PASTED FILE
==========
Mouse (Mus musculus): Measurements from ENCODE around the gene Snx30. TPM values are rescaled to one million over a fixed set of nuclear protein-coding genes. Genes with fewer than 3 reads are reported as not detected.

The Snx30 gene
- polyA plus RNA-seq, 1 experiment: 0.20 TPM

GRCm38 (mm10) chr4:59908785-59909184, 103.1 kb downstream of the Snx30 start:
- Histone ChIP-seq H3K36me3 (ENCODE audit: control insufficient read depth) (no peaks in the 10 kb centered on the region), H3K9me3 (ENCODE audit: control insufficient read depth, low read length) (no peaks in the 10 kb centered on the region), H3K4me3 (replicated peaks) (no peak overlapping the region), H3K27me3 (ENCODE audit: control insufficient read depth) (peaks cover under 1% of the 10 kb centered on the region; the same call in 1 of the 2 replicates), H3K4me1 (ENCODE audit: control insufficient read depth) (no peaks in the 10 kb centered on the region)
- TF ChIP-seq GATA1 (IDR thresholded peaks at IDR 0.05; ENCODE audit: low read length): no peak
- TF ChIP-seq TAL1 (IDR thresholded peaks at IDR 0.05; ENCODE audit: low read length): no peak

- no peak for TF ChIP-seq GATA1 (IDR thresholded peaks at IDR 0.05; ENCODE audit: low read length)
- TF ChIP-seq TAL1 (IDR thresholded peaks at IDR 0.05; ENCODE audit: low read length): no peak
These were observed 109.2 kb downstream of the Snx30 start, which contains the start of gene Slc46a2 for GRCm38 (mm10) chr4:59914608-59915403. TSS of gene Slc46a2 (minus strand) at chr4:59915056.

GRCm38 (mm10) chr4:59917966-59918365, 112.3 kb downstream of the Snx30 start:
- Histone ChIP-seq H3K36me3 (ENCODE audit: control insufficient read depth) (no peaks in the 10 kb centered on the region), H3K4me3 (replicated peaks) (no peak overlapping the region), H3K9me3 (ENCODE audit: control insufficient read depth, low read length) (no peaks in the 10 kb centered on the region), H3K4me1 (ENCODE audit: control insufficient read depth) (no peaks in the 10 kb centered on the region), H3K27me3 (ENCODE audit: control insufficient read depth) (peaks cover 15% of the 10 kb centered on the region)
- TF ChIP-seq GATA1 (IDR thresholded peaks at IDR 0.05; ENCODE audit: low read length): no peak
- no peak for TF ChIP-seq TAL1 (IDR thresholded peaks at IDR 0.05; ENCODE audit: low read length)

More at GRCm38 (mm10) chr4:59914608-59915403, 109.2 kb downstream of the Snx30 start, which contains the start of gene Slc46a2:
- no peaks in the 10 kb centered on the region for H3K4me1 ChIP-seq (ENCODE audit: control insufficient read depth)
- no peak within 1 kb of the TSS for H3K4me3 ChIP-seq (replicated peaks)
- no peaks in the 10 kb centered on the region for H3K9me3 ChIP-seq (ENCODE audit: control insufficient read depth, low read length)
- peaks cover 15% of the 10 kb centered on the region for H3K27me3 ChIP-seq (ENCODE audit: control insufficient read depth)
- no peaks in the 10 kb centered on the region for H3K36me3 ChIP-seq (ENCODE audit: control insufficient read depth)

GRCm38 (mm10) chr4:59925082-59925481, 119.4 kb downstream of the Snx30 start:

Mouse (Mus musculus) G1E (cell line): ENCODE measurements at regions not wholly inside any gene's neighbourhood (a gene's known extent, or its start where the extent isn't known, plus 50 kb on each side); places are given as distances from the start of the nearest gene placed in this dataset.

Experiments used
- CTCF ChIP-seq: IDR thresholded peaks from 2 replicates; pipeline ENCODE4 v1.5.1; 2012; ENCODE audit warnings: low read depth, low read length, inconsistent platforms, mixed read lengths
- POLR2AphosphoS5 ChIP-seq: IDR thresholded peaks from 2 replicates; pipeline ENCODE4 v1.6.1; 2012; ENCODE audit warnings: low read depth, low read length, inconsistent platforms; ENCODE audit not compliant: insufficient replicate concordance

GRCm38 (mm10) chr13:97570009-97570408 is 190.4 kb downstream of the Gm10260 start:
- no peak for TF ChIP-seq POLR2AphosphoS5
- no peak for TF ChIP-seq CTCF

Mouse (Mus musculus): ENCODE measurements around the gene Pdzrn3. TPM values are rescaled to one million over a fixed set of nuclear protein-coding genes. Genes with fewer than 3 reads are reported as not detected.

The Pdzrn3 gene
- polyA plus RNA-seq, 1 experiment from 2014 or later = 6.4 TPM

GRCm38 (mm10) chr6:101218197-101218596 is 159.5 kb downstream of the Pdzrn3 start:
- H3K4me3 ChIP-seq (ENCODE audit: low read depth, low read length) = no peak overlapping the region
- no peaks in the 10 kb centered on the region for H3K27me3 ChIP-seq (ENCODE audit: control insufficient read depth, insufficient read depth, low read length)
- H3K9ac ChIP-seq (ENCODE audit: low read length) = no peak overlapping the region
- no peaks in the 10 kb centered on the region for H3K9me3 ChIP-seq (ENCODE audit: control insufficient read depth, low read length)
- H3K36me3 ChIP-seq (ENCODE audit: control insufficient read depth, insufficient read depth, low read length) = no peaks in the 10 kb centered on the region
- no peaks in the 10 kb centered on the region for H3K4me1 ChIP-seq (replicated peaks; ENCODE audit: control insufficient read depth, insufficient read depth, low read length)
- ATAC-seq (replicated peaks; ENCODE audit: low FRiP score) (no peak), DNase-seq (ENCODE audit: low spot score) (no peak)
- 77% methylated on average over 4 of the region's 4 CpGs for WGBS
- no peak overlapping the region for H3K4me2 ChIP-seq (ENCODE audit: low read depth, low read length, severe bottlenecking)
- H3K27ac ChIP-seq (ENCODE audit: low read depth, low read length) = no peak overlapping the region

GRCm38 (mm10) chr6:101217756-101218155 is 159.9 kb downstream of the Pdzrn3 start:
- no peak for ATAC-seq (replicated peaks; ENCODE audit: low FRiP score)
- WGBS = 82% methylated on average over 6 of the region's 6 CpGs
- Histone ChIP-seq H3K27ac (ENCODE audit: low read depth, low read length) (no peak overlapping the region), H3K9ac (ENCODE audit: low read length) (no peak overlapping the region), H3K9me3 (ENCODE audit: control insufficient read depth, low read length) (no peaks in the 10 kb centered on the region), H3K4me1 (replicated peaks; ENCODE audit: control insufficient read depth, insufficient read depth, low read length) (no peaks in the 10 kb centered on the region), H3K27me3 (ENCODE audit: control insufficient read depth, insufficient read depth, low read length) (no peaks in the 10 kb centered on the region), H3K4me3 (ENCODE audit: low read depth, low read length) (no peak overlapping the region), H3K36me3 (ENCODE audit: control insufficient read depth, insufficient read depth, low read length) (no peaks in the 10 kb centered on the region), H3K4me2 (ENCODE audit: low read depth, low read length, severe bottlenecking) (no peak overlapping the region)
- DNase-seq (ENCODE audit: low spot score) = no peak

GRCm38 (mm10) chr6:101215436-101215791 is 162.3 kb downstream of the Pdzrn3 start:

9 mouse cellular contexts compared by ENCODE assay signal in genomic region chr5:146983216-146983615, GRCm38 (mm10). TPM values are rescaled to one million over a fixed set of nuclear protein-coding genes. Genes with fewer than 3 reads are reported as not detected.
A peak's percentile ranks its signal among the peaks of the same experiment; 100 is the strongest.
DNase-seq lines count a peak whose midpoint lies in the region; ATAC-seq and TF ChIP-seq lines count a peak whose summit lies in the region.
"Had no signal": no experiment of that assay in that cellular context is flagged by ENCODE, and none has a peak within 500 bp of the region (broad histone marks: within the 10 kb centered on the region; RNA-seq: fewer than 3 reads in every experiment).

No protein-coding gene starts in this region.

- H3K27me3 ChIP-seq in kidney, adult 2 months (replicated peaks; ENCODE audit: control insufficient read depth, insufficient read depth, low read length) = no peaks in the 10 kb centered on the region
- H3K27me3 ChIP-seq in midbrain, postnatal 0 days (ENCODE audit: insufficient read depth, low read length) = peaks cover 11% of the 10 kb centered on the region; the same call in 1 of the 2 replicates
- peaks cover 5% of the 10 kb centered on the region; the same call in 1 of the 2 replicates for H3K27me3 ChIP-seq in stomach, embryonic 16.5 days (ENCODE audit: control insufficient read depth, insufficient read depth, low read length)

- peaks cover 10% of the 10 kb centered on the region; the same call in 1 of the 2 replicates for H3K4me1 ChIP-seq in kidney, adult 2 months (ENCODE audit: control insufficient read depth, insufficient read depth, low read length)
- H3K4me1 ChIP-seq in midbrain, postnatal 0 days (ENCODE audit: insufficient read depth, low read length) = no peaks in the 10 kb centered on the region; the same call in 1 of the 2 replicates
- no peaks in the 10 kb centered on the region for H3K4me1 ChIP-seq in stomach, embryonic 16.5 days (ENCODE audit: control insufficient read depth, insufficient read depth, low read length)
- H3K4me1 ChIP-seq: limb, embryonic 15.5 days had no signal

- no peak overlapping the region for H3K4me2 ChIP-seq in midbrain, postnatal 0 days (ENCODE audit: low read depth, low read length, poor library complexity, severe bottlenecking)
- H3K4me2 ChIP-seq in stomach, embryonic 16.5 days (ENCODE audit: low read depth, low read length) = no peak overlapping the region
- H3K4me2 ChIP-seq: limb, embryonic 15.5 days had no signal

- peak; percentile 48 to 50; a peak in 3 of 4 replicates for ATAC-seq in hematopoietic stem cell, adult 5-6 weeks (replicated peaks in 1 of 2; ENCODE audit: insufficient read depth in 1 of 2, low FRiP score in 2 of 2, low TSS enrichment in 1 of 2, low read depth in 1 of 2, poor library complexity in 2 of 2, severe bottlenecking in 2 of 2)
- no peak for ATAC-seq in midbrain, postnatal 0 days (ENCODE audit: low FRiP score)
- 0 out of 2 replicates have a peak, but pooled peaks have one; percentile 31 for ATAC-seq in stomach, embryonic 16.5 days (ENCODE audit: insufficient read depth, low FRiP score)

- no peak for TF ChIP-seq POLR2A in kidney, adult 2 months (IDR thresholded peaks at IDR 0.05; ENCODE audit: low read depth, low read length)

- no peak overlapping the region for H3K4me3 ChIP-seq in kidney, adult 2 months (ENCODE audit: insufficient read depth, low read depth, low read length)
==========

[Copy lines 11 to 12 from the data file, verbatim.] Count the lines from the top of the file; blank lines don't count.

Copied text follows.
GRCm38 (mm10) chr4:59917966-59918365, 112.3 kb downstream of the Snx30 start:
- Histone ChIP-seq H3K36me3 (ENCODE audit: control insufficient read depth) (no peaks in the 10 kb centered on the region), H3K4me3 (replicated peaks) (no peak overlapping the region), H3K9me3 (ENCODE audit: control insufficient read depth, low read length) (no peaks in the 10 kb centered on the region), H3K4me1 (ENCODE audit: control insufficient read depth) (no peaks in the 10 kb centered on the region), H3K27me3 (ENCODE audit: control insufficient read depth) (peaks cover 15% of the 10 kb centered on the region)